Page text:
The Demystified Vine

Taking the mystery out of wine exploration!

Terroir. This was the theme term in the Truth in Terroir seminar led by moderator Mark Shipway, DipWSET, during the Vancouver International Wine Festival held February 24-March 4, 2018.

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The panel of terroir-driven wines.

Panelists at the seminar covered the wine world nicely; everyone from winemakers to proprietors to export market managers were ready to talk about the cause-and-effect of what happens in the vineyard to what ends up in the glass. At the heart of the discussion, panelists were trying to reveal what truth there is in our notion of “terroir” and how it plays out from growing grapes to bottling vino.

While at times the discussion went into the technicalities of the wines being poured, there was a sense by the end of the seminar that terroir is an important concept in the winemaking process – at least to these panelists. By this I mean that there are many who realize how important terroir is in the identification of a wine growing region, and there are those of the party who call hogwash.

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Mark Shipway, moderator (left), and panelists

Quite clearly near the end of the seminar, Shipway made a bold statement – that “the notion of terroir [is] a moving target”.

Shipway wanted to confirm the notion of climate change with the panelists, and provided each an opportunity to discuss if they thought climate change was influencing the process of getting wine into the bottle.

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A few of British Columbia’s terroir gems.

Matt Dumayne, Chief Winemaker at Haywire in the Okanagan, said he has seen “small temperature changes” but nothing major. Antonio Morescalchi, founder of Altos Los Hormigas, adamantly supported the notion that climate change is highly effecting grape growing. In recent years, Morescalchi has witnessed daily drizzle in a place which receives very little annual rainfall. Many vineyards have lost 50% of their crop to mildew. Joan Cusiné, proprietor of Gratavinum/Parés Baltà, called the last three years “terrible”, and sadly educated us on the fact that there has been a 30-60% decrease in crop due to dryness. In his beautiful accent, he said, “No water, no life”.

And that wasn’t the end of it, but Morescalchi expressed that the “concept of terroir is the concept of shared knowledge”. If that was food for thought, then I am hungry.

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Some of the truest expressions of Malbec.

So, what exactly was Morescalchi getting at? To the average wine aficionado, terroir is the ground in which the grapes were grown and how the wine expresses itself post-vinification. I did not have a chance to ask him, but what I speculate Morescalchi was getting at was something deeper. We can only really understand one plot of land if we can understand the plot of land next door. Shared knowledge means we all win.

At the seminar, we were able to taste some fantastic wines that were uniquely terroir-driven. Haywire shared their Free Form White – a natural and unfiltered wine – which was one of the most aromatic British Columbia white wines that I have ever smelled.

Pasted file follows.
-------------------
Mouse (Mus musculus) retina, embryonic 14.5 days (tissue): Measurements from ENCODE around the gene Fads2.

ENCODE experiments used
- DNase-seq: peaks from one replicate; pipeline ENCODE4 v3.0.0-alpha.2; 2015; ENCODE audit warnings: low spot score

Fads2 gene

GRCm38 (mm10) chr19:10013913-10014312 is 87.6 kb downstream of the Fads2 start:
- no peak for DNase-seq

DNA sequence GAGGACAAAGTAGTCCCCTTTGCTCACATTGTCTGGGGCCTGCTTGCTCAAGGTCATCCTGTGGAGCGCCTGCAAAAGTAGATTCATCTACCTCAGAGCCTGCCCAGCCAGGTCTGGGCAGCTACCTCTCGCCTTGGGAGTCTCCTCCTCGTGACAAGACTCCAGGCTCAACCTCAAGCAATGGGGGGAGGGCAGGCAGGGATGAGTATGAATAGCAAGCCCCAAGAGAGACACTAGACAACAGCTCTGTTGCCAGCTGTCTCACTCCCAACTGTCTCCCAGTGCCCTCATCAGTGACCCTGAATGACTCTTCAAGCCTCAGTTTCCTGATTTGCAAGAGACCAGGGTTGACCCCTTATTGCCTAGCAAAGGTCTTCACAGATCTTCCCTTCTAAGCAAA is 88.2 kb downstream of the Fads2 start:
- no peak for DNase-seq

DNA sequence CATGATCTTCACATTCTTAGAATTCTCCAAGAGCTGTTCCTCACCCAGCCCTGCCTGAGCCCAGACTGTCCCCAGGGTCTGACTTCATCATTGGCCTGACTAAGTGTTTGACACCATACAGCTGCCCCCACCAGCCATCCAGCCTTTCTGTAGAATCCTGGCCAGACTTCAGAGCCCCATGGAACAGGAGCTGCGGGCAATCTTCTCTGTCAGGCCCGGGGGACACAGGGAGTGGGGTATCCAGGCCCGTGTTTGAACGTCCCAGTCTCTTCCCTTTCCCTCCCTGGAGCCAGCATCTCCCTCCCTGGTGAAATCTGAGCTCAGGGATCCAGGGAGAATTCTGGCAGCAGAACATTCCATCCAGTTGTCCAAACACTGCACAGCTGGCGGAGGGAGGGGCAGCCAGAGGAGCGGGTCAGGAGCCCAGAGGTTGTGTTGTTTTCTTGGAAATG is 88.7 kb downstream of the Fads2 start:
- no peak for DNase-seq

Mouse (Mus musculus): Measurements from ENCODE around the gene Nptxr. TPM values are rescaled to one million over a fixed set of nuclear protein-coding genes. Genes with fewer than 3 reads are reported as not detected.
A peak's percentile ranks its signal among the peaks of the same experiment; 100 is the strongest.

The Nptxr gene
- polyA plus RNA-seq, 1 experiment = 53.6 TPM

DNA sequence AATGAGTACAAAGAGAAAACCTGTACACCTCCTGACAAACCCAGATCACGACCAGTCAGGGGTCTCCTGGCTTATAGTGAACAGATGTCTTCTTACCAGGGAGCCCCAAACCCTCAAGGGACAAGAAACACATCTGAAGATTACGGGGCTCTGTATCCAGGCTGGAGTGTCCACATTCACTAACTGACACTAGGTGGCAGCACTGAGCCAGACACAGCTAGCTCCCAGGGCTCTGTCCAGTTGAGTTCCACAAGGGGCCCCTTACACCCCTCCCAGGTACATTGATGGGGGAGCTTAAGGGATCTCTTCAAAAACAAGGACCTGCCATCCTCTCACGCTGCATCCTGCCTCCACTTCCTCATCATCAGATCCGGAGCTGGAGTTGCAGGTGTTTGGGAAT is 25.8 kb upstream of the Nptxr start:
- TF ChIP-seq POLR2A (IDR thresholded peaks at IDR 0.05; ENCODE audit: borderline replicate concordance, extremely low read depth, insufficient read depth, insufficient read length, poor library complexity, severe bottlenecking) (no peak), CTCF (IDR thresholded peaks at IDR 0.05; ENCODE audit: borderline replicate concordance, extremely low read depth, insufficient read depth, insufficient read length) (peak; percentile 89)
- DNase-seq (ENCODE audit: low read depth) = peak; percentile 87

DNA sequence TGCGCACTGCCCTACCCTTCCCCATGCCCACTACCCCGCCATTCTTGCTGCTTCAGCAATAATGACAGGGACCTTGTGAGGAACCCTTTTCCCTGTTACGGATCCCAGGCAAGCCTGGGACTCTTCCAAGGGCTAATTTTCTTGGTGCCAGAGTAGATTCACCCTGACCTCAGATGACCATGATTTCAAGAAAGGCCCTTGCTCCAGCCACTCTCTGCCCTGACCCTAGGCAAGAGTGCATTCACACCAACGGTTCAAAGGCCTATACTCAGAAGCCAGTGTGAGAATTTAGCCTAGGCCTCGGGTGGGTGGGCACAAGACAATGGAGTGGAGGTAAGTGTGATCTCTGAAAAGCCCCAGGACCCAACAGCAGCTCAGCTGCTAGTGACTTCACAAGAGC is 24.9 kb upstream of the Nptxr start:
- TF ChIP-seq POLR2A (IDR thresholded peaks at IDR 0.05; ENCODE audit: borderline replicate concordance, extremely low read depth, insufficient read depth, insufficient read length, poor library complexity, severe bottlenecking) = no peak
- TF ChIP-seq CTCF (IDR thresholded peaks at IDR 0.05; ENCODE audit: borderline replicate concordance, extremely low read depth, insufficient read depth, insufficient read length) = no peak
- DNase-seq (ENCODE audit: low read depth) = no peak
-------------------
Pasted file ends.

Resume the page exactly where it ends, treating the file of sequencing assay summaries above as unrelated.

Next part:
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Special wines from Leyda and Maule Valley.

Thomas Grootveldt, Export Manager for Cleto Chiarli (Italy), shared some terroir-influenced Lambrusco from the Emilia-Romagna region. Grootveldt noted that Lambrusco is an “old, traditional-style wine” which “leaves your mouth clean and washed”. Shipway added that Lambrusco is “a gastronomic wine for Emilio-Romagna”. I nodded my head in agreement, as I recalled the old saying, “if it grows with it, it goes with it”.

Joan Cusiné shared his Parés Baltà Amphora Roja Natural Wine which was made from 82 year old Xarelo bush vines, and his Gratavinum Silvestris DOQ Priorat 2016 which, was partially fermented in amphorae made from the iron-rich clay in their vineyards. How much more terroir-driven can you get?

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Varying expressions of Lambrusco from the same region.

Matias Barros, North American Sales and Marketing Director for UNDURRAGA Chile, shared a Pinot Noir from T.H. (Terroir Hunter) out of the Leyda region and a Vigno Old Vines Dry-Farmed Carignan from the Maule Valley. Barros expressed that the “small plots” of grapes highly contributed to the “elegance” that these two wines showed. Shipway asked Barros, “Where do you see Leyda as an expression of place in the future?” to which Barros replied, “I think Leyda’s getting its own place, […] it’s gaining more attention because they have a developing sense of place.”

So, what of a “sense of place” if terroir is a “moving target”?

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Amphora-influenced wines from Spain.

Undeniably, the concept of terroir is a global phenomenon; folks in the wine world are talking about how terroir effects wine and take it quite seriously. Though I think it boils back down to the fact that in the wine world, we will never know everything – even if we try to understand it all. And with the ever-changing climes on the globe, we must all band together to try to taste, document, experience, and remember the ephemeral spirit that is terroir as we know it today.

Cheers,
The Demystified Vine

 

Special thanks to Mark Shipway, moderator of Truth in Terroir, and to the Panelists:
Matt Dumayne, Chief Winemaker, Haywire
Matias Barros, North American Sales and Marketing Director, UNDURRAGA
Antonio Morescalchi, Founder, Altos Los Hormigas
Thomas Grootveldt, Export Manager, Cleto Chiarli
Joan Cusiné, Proprietor, Parés Baltà / Gratavinum

It was an honest pleasure to share this seminar and tasting experience with all of you.

 

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